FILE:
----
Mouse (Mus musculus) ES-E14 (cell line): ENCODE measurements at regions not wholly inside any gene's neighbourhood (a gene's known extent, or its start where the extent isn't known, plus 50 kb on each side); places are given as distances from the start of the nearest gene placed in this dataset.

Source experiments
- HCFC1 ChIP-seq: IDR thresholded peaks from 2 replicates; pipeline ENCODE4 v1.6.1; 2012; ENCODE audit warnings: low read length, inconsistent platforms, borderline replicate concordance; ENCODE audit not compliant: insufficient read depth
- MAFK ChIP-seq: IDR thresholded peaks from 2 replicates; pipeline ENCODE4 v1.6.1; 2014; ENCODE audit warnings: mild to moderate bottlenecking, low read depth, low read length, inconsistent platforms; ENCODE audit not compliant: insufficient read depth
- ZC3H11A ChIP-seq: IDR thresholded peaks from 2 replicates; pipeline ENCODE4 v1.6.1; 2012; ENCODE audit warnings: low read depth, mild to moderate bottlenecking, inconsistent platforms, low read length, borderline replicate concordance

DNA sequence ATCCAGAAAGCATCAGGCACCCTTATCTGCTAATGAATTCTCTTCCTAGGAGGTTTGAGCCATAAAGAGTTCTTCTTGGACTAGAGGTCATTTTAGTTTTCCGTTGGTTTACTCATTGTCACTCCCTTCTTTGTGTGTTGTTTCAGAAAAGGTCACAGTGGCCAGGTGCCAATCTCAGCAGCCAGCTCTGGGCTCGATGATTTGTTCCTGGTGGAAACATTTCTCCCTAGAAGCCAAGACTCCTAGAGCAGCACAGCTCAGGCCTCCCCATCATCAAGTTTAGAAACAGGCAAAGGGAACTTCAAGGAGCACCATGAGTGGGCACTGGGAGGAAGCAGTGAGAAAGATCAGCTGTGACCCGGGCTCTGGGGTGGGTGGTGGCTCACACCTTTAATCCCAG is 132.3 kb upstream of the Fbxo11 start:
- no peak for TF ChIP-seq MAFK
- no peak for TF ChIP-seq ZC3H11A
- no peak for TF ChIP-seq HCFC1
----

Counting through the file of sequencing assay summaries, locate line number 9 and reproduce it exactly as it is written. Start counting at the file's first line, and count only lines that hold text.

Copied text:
- no peak for TF ChIP-seq HCFC1